Heavy snowfall is forecast across northeastern U.S.

Capital Region can expect more than a foot
Most likely snowfall from 2 a.m. Tuesday to 8 p.m. Wednesday.
Most likely snowfall from 2 a.m. Tuesday to 8 p.m. Wednesday.

Maybe you thought you were going to get through this winter without too much rough weather. Not so fast. If the current forecast is accurate, there is still some winter yet to come.

The National Weather Service warned residents of the upper Midwest, the Northeast and the Middle Atlantic on Sunday of “widespread heavy snowfall and possible blizzard conditions” in the coming days “as reality sets in that winter is not quite over.”

How much snow are we talking about? A lot.

If you live in or around Washington, Baltimore or Philadelphia, you could see as much as a foot of snow Monday and Tuesday, said Andrew Orrison, a meteorologist with the National Weather Service’s Weather Prediction Center in College Park, Maryland. A winter storm watch has been issued for those areas.

The situation is expected to be worse for people who live in and around New York, Long Island, coastal Connecticut, Rhode Island or Boston. Snowfall there could reach 1 to 2 feet, he said.

“Suffice it to say, we are looking at a significant winter storm for much of the I-95 corridor,” Orrison said.

The New York metro area and other regions facing a blizzard watch could experience stronger wind, with gusts of up to 60 mph forecast on Long Island and in parts of southeastern Connecticut.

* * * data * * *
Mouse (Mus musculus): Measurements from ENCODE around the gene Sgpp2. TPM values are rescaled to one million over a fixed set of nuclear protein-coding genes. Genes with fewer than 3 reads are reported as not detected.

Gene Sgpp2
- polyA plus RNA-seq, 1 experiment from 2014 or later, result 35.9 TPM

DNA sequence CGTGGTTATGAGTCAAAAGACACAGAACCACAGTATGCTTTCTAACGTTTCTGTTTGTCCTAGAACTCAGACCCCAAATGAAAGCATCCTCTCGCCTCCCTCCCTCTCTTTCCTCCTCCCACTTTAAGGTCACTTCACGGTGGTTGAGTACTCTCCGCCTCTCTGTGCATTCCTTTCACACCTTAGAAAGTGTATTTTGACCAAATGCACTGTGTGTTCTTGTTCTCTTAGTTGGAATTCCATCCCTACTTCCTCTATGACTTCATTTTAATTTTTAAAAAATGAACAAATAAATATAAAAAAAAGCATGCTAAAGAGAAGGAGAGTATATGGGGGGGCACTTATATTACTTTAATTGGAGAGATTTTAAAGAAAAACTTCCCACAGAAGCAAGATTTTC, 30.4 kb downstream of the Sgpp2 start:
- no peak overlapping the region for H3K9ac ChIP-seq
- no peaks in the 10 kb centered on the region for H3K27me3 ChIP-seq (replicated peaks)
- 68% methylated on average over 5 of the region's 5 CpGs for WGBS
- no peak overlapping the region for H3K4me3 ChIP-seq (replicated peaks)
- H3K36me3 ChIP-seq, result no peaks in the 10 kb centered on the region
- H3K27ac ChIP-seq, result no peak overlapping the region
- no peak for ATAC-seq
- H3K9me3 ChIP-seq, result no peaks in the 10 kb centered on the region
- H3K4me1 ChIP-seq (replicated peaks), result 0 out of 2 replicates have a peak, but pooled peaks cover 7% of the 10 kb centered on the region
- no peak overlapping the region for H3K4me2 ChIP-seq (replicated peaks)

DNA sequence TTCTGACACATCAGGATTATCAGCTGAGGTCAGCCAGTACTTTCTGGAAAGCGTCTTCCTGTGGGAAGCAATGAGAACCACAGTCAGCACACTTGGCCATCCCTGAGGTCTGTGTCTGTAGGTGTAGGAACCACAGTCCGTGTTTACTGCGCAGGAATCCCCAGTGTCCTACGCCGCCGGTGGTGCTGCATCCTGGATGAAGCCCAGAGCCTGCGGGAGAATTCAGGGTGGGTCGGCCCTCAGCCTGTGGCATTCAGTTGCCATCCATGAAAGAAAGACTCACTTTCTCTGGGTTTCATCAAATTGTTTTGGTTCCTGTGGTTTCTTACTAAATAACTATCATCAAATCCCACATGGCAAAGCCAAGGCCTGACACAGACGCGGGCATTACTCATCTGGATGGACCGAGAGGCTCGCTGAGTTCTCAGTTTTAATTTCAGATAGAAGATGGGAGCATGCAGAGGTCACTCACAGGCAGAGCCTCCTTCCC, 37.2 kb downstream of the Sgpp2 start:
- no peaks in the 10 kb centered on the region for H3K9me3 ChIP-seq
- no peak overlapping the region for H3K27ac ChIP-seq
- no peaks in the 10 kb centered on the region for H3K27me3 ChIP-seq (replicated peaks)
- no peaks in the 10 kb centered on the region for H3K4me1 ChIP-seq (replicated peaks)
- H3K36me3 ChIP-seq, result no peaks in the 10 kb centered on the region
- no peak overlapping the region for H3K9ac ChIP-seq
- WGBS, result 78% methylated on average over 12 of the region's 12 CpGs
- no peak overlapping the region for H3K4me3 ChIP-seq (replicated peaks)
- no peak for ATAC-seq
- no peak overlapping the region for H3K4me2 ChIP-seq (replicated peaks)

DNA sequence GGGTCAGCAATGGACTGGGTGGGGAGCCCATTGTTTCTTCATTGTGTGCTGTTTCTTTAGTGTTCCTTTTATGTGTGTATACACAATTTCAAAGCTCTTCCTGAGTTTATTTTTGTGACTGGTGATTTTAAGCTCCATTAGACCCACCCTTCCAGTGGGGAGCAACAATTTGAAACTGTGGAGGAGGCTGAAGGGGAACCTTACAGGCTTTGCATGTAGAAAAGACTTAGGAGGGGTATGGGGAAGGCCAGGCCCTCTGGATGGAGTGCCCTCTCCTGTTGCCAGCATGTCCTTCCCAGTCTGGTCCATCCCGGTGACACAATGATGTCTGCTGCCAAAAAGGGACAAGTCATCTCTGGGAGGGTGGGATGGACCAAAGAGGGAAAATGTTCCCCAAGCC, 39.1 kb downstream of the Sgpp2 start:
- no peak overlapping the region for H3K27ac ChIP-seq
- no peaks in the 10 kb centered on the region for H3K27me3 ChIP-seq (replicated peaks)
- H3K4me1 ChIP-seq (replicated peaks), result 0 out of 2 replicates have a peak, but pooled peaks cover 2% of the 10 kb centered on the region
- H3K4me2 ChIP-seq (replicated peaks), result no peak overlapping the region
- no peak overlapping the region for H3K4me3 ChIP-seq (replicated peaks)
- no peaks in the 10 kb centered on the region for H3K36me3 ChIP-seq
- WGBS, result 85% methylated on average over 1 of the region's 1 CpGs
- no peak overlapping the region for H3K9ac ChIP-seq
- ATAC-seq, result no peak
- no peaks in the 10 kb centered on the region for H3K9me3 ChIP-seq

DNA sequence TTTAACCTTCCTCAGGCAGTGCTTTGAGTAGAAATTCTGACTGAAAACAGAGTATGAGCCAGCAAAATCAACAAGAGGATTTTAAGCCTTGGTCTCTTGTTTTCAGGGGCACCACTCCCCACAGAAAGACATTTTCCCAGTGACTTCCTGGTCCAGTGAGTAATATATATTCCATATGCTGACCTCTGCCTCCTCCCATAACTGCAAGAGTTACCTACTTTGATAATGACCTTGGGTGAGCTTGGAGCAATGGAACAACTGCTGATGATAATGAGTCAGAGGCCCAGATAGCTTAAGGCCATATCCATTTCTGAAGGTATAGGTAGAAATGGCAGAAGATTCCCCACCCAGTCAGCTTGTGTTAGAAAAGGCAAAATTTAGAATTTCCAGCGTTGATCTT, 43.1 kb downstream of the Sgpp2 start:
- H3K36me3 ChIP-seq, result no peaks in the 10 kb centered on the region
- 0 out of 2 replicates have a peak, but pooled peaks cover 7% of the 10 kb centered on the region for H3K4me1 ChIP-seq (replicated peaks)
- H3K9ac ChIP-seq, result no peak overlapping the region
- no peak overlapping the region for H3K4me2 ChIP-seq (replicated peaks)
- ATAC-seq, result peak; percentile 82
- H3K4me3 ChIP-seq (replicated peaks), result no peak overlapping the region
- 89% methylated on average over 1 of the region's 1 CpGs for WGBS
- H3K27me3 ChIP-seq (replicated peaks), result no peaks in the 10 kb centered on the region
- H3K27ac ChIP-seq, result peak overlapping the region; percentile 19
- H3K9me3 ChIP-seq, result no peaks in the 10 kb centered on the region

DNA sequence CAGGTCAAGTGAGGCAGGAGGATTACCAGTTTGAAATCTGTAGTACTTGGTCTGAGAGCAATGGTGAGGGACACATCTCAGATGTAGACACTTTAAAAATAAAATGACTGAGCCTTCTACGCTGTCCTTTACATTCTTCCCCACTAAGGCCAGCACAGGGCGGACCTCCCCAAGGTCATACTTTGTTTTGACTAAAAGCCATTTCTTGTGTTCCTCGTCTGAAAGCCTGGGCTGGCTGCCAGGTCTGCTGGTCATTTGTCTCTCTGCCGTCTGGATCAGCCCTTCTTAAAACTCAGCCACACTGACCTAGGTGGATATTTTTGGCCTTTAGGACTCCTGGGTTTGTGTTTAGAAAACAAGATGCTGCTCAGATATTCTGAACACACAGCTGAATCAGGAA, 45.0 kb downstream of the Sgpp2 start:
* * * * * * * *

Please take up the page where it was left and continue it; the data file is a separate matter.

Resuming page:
The blizzard watch extended from just south of Newark up the Connecticut coast. The rest of the state, Massachusetts and Rhode Island were under a winter storm warning, with forecasters predicting 12-18 inches of snow. Tuesday was expected to bring heavy snowfall rates of 2-4 inches per hour for all of southern New England, except perhaps on Cape Cod, and winds strong enough to knock over trees and power lines were predicted for parts of Rhode Island and Massachusetts.

“Pretty big storm for this time of year,” said Bill Simpson, a meteorologist with the National Weather Service office in Taunton, Massachusetts, adding that it would probably snarl the morning and evening commutes Tuesday.

Large parts of New York state, Pennsylvania, New Jersey, Maryland and Northern Virginia were also under a winter storm warning on Sunday night.

So far, this winter has felt like something of a reprieve for Boston, where memories of the record-breaking winter of 2015, which brought a string of storms that January and February, are all too fresh. Still, Boston has had 39.2 inches of snow this year, which Simpson said was a bit more than usual, including a blizzard that bore down in early February before the weather turned unusually springlike.

Simpson predicted that the weather would remain cold through the rest of the week.

“Any snow that falls in the system will stick around through at least into the weekend, and then there might be another system next weekend,” he said.

That means residents are in for a fresh round of digging out their cars and, perhaps, guarding their spots with space-savers — a practice that is frowned upon in parts of the city, but alive and well in others.

Late winter storms, Simpson said, are far from unprecedented in the city. The April Fools’ Day Blizzard of 1997 dropped about 25 inches on the city, and the snowiest March ever recorded, in 1993, piled nearly 39 inches of snow in a single month.

So, what are the odds that this is all a terrible mix-up? The weather has been nice all winter. Maybe this will not happen after all?

The chances of that are pretty slim.

“There is still some uncertainty with the model guidance we are looking at, but we are pretty confident there will be significant snowfall in the mid-Atlantic and the Northeast,” Orrison said. “We would certainly advise that people stay tuned for the latest forecast information.”

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